@ wrote... (2 weeks, 4 days ago)

🎼 Just sit right back and you'll hear a tale…

Mistakes were made.

Tiny Ship

I bought a used Kolibri 2-12 sailing dingy and was keen to try it out. My boat is a 12' long sloop. It has a jib (the small sail up front) and the main sail.

I practiced rigging in my backyard but couldn't get the sails up for long as it was always too breezy. A few things that I didn't like was how the topping lift attached to the boom (just a simple hook) and that the outhaul didn't seat in the jam cleat very well.

that was foreshadowing…

The fateful trip

My buddy Mitch met me at Glenmore reservoir and we finished rigging the boat.

The weather seemed pretty great, just a light breeze…

After a few false starts getting the boat launched (I can back up a trailer even less than I can sail) my boat was finally floating!

By the time I parked the car and got back to the dock the weather started to pick up…

Right after getting into the boat the wind speed had probably doubled. By the time we drifted off the dock I knew I was in over my head and tried to turn around.

Leaving the dock was mistake #1.

How we left the dock was mistake #2. The boat was pointed into the wind and being pushed into the dock so when the dock ran out the boat immediately swung around and the loose sails still caught a lot of air.

The weather started getting rough,
the tiny ship was tossed.
If not for the courage of the fearless crew,
The Kolibri would be lost,
The Kolibri would be lost.

I never even got the chance to get settled and poor Mitch was doing his best to keep everything level but it was his first time in a sailboat. My pre-launch instructions turned out to be inadequate and that was probably mistake #½.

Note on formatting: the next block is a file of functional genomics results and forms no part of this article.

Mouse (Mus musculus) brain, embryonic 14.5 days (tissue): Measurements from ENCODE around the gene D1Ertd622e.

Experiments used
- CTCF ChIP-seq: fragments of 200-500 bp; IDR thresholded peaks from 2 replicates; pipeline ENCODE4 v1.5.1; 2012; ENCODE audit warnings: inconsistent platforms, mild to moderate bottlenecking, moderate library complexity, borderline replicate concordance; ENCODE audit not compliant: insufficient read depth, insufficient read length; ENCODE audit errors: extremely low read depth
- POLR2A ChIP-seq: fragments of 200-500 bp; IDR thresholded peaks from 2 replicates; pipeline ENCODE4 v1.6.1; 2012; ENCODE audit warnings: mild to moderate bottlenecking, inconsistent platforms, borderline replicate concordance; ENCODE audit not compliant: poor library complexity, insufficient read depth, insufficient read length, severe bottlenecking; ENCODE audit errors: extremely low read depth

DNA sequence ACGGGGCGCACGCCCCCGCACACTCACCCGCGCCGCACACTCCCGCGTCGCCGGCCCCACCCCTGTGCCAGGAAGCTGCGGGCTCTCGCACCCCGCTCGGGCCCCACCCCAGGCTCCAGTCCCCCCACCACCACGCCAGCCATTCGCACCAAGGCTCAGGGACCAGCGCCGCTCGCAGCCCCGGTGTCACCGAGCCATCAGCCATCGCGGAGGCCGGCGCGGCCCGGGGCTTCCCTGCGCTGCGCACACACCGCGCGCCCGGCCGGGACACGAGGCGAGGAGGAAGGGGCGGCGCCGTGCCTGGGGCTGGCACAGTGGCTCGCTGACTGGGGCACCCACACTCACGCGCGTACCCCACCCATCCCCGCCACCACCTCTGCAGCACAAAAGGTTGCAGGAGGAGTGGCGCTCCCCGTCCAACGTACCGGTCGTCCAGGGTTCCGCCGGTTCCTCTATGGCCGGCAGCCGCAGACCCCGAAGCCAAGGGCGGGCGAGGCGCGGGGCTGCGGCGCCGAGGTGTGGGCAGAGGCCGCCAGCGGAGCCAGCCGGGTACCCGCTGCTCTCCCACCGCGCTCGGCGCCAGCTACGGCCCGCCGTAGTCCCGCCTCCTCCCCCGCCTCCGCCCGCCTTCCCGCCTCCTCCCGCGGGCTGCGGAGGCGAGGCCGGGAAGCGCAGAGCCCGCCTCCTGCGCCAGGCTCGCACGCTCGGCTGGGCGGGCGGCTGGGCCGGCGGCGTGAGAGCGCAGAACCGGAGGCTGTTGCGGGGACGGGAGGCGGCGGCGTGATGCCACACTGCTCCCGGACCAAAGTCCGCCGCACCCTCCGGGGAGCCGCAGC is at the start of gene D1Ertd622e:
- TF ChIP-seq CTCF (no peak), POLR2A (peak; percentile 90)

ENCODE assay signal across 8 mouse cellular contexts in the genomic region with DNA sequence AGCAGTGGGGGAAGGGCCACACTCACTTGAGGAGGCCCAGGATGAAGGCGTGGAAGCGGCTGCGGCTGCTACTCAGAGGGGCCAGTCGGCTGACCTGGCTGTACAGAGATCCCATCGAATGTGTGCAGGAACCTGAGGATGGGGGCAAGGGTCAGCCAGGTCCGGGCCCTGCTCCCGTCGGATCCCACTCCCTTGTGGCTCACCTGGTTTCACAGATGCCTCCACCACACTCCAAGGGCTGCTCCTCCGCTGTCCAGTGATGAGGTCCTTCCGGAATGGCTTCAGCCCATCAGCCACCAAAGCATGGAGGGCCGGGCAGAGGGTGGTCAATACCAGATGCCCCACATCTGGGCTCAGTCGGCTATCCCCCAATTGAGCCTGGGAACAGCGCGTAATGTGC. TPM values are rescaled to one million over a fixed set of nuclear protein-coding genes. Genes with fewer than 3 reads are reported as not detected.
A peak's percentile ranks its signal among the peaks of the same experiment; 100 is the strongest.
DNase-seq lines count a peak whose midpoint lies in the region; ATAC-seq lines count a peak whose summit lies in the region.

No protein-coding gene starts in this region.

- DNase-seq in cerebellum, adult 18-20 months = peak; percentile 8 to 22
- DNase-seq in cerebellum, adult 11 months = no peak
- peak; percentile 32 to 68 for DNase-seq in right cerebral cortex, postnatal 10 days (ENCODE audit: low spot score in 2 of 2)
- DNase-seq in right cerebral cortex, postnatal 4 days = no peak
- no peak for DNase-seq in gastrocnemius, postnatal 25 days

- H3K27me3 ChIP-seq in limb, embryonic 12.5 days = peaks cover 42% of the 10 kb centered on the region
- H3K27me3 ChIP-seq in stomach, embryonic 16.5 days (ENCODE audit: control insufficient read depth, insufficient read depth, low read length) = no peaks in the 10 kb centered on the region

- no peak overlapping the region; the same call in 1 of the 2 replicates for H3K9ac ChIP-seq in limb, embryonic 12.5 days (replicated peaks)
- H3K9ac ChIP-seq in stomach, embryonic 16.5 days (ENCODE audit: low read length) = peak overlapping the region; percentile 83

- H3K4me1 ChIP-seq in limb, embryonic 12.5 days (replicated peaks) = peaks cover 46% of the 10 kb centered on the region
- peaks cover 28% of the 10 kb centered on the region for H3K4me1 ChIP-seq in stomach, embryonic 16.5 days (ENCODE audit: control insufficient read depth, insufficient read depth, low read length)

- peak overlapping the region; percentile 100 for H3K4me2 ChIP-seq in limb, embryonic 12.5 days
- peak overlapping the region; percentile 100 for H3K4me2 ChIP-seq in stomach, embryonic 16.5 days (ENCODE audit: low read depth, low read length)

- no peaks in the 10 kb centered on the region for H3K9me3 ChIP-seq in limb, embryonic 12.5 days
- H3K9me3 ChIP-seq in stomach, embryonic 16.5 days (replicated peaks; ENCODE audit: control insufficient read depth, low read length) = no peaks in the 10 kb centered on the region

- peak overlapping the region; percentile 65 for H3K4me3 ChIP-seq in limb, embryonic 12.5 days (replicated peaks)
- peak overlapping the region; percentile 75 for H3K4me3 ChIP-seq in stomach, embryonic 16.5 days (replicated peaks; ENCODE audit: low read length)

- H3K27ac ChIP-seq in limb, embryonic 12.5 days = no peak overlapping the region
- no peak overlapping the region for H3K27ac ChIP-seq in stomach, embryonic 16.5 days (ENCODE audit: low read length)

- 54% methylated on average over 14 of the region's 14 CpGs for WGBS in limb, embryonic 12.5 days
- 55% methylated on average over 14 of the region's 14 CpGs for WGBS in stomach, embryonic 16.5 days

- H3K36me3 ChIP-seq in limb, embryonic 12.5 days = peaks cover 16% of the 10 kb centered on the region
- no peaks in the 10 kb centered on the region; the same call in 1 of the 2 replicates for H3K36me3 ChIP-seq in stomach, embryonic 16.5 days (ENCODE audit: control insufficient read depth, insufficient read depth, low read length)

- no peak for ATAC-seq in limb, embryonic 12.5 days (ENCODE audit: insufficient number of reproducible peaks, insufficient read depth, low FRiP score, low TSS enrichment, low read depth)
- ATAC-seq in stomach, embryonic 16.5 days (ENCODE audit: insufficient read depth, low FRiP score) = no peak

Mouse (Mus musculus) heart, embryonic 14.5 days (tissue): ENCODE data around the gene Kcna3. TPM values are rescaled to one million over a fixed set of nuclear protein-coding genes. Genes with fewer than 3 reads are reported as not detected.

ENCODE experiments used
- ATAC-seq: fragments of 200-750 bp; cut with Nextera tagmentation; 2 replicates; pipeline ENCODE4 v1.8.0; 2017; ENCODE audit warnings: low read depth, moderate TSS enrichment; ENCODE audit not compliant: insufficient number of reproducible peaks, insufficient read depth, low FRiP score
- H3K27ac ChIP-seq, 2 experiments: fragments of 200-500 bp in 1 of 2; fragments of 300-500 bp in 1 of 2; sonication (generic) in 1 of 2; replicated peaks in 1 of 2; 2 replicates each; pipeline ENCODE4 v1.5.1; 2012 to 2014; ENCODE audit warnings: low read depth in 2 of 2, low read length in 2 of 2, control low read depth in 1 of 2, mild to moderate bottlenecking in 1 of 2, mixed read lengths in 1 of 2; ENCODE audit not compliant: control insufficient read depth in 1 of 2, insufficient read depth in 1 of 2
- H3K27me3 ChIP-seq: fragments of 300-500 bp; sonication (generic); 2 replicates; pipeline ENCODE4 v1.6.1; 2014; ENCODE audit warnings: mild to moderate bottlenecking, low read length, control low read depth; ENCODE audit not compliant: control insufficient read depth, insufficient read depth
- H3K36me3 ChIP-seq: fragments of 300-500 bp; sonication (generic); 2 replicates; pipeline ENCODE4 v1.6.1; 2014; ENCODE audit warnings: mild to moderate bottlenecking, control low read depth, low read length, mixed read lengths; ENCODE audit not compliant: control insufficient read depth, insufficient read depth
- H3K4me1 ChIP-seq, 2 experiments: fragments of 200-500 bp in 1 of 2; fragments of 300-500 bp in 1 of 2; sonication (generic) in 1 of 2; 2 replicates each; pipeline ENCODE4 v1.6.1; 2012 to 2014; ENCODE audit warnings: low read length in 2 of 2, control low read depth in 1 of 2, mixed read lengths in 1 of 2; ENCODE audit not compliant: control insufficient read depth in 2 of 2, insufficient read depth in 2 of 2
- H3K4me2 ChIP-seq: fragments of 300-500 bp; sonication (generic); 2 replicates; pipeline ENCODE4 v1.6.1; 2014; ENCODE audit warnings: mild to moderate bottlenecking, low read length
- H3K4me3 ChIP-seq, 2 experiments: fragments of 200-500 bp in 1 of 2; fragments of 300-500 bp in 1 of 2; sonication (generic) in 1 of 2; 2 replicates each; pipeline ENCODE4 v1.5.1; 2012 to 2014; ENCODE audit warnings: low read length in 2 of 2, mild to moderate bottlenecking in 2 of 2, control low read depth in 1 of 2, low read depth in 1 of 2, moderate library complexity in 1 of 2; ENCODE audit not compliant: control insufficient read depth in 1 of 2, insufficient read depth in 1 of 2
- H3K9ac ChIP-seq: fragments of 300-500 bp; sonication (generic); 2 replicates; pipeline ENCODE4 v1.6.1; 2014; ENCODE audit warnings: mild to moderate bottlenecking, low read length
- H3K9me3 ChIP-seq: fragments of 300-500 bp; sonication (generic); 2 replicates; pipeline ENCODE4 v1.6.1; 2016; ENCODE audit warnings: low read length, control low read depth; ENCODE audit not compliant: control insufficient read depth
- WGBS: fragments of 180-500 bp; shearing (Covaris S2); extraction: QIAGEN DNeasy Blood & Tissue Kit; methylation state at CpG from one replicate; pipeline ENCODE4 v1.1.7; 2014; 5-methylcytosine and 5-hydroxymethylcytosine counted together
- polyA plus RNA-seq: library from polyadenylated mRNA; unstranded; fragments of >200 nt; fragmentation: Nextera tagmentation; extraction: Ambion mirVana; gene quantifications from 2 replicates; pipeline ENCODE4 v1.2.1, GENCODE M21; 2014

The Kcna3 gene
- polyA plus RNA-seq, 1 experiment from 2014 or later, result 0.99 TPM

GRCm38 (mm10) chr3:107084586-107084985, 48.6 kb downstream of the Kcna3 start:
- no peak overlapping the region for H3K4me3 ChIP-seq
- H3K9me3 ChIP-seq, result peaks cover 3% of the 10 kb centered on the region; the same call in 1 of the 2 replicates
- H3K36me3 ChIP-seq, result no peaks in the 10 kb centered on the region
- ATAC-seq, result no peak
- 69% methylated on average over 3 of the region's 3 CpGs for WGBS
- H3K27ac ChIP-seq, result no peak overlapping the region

Anyhow, we heeled over pretty far (and when I say heeled over pretty far I mean we almost capsized) and the end of the boom got wet. I think that the water pulled the topping lift off the end of the boom, and up the mast it went.

That would have been fine as the sail itself could have held up the boom but the outhaul also let loose so the main sail basically ran forward and turned into a giant wind sock against the mast.

It was around this point Mitch recalls hearing a lot of uh ohs and oh shit from behind him. Mitch was Johny on the spot keeping the boat upright.

I had no steerage as we weren't moving foward, the boom was more or less in my lap and pinning me to the port side of the boat. The flapping sails were making a lot of noise. I was getting wet crouched on the deck as we took on some water when we almost capsized.

I was still trying to figure out if I could get the a main sail sorted by getting pointed into the wind, holding the boom up while Mitch yanked on the outhaul when Mitch sorta asked “should we drop the sails?”?

Yeah. Yeah we should probably drop some sail.

It was kinda funny, I was trapped port side by the boom, hoping we don't turn left so that I don't end up over balancing the boat, all the while trying to explain to Mitch what to do, while simultaneously reefing back and forth on the rudder trying to keep things under control. I think I was also working the jib trying to gain some semblance of control.

By this point we weren't by the dock anymore.

Anyhow, I tell Mitch to loosen the green halyard (ropes on boats aren't called ropes) and pull down the sail. First part was easy but then he's all like “now what rope do I pull on?” and I'm all like “grab the fucking sail and yank on it!”. “Oh yeah, that makes sense.”

So now that the main was down things were significantly calmer. Not what you'd call good, but calmer.